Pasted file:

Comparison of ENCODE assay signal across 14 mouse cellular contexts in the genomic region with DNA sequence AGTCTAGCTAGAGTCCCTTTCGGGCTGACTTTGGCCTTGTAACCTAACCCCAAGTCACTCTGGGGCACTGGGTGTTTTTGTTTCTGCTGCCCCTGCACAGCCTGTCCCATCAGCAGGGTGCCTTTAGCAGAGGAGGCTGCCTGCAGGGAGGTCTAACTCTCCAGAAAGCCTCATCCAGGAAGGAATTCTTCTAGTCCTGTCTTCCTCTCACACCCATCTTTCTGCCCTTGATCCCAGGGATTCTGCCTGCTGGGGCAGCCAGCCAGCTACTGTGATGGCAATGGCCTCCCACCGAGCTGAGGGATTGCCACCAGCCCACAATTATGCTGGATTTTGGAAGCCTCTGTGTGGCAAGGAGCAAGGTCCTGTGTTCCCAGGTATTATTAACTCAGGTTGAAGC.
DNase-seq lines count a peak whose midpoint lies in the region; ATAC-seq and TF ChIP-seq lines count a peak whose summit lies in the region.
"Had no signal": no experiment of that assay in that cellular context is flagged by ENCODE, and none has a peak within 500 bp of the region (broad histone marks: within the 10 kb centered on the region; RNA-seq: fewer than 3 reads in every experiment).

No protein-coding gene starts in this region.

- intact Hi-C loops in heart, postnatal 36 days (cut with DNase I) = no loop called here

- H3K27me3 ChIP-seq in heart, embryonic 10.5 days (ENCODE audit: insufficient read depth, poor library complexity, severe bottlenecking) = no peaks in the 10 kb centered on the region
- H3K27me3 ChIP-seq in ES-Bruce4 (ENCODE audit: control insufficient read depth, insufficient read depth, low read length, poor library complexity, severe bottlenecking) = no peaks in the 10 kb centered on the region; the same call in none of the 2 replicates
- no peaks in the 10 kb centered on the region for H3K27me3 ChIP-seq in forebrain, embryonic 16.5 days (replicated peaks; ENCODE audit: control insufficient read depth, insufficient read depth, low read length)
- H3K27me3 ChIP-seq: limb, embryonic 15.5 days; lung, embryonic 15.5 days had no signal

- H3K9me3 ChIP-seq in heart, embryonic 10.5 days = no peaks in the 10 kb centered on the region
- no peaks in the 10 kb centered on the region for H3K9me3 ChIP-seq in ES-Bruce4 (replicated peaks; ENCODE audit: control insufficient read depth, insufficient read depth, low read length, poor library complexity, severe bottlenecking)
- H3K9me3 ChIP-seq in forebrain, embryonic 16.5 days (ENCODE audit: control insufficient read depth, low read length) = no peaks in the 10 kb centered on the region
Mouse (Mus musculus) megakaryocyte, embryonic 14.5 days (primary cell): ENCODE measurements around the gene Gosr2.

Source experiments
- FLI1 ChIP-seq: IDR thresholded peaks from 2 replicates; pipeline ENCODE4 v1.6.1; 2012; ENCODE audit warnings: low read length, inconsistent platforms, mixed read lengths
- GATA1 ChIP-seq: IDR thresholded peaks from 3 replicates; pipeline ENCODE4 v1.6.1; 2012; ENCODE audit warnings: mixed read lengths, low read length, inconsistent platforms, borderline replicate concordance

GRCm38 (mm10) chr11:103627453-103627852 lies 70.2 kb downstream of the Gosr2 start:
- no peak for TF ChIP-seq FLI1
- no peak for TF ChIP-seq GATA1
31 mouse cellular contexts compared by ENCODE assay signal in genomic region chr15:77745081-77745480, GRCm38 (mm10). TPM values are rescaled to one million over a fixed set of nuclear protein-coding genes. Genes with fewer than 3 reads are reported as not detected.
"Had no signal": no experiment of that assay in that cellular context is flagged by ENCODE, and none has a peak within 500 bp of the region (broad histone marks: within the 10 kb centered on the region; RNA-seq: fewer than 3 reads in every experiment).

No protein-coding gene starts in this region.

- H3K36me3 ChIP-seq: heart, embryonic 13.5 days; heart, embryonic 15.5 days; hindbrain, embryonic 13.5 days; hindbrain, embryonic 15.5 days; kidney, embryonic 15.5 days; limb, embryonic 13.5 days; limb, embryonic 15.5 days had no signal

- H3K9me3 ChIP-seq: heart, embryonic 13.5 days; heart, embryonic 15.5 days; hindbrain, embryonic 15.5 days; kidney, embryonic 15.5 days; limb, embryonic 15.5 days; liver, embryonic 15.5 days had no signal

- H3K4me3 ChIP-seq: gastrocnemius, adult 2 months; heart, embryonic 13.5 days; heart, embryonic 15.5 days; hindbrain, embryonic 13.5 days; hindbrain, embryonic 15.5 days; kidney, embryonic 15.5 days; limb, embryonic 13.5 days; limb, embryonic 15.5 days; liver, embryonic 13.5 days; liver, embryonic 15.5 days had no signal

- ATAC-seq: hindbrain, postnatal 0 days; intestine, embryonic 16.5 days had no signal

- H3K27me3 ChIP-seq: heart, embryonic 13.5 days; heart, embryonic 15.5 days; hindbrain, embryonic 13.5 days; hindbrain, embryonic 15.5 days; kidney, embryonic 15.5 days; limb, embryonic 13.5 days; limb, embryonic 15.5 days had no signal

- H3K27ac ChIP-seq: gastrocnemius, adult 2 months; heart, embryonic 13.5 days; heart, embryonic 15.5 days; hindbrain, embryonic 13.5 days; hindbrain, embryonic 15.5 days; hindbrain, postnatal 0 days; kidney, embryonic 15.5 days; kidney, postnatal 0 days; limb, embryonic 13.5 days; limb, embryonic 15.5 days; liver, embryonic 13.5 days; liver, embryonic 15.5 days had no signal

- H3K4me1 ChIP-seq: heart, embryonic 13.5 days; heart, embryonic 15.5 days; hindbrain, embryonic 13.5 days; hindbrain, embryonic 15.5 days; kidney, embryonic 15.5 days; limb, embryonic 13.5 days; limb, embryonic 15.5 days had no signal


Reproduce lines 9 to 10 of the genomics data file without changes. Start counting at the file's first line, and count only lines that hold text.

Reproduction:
- H3K27me3 ChIP-seq: limb, embryonic 15.5 days; lung, embryonic 15.5 days had no signal

- H3K9me3 ChIP-seq in heart, embryonic 10.5 days = no peaks in the 10 kb centered on the region